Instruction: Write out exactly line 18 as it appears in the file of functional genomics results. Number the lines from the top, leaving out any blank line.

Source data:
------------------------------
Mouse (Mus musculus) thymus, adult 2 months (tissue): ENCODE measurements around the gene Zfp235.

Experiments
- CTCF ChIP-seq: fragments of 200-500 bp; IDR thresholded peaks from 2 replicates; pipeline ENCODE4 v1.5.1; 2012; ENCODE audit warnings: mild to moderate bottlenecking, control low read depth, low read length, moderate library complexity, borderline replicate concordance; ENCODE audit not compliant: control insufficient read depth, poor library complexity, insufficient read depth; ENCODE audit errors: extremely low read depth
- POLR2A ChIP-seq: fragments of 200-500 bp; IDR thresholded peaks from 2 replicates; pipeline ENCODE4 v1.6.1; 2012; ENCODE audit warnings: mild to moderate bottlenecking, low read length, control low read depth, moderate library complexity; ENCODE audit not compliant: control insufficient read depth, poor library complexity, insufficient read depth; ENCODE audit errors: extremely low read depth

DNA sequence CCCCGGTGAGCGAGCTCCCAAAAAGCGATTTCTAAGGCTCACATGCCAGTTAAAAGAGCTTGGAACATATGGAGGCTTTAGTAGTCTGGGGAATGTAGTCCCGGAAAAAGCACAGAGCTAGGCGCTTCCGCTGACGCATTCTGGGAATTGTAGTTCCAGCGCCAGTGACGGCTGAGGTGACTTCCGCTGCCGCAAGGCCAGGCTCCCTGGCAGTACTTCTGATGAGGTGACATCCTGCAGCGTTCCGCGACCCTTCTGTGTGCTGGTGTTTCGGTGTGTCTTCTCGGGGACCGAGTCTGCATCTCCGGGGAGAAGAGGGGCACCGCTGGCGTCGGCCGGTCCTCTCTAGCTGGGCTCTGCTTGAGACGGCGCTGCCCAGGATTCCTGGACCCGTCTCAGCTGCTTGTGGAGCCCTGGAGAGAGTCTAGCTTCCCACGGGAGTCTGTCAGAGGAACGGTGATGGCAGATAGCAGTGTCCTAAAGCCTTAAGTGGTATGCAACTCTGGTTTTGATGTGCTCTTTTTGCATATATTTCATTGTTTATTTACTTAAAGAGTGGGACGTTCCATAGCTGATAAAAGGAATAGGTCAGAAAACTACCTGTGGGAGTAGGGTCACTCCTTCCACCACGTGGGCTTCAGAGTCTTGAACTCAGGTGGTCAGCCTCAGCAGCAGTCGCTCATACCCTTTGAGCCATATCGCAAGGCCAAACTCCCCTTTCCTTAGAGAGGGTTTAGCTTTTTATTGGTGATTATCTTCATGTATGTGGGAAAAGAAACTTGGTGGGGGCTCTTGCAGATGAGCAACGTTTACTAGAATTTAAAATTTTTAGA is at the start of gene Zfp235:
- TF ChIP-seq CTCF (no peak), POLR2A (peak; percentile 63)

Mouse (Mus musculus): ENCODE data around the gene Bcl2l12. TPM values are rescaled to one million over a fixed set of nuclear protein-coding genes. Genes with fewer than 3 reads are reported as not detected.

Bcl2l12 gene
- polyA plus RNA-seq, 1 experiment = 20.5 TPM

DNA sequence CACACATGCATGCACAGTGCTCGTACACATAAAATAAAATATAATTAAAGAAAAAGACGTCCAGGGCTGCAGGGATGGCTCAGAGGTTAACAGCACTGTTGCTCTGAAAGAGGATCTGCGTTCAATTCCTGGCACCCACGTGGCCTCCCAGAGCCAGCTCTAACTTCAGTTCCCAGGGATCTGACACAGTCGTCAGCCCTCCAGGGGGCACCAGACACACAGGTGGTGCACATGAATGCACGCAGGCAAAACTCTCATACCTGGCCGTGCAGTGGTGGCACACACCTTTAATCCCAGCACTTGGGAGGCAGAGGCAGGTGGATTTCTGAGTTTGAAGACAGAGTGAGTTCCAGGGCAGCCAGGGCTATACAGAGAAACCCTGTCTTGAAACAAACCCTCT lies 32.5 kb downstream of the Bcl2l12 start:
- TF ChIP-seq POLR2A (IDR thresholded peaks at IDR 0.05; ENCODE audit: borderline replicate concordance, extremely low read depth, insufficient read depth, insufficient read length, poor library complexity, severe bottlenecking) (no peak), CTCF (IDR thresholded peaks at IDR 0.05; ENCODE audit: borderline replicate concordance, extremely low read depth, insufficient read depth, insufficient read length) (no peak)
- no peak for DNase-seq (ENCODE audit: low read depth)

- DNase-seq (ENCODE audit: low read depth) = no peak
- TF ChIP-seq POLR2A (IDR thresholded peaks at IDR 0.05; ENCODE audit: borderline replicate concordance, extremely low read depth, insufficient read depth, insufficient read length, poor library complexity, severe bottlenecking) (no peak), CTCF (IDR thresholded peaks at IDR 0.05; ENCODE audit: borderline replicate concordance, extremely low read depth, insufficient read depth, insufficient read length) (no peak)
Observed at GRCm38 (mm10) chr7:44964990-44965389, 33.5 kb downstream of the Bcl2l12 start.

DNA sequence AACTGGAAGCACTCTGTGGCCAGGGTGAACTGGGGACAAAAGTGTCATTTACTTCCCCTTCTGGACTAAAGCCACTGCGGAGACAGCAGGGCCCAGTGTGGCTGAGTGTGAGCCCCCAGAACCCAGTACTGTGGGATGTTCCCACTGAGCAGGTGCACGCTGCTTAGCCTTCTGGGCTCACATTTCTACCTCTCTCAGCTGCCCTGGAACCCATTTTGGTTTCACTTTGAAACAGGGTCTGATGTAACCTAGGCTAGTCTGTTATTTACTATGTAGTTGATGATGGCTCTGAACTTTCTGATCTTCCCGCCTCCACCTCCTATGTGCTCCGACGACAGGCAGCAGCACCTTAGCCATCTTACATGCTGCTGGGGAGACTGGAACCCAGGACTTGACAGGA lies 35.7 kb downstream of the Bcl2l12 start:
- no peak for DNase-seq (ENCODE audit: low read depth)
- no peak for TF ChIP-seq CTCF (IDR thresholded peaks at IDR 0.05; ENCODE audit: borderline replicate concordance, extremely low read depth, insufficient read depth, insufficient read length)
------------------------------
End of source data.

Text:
- no peak for TF ChIP-seq CTCF (IDR thresholded peaks at IDR 0.05; ENCODE audit: borderline replicate concordance, extremely low read depth, insufficient read depth, insufficient read length)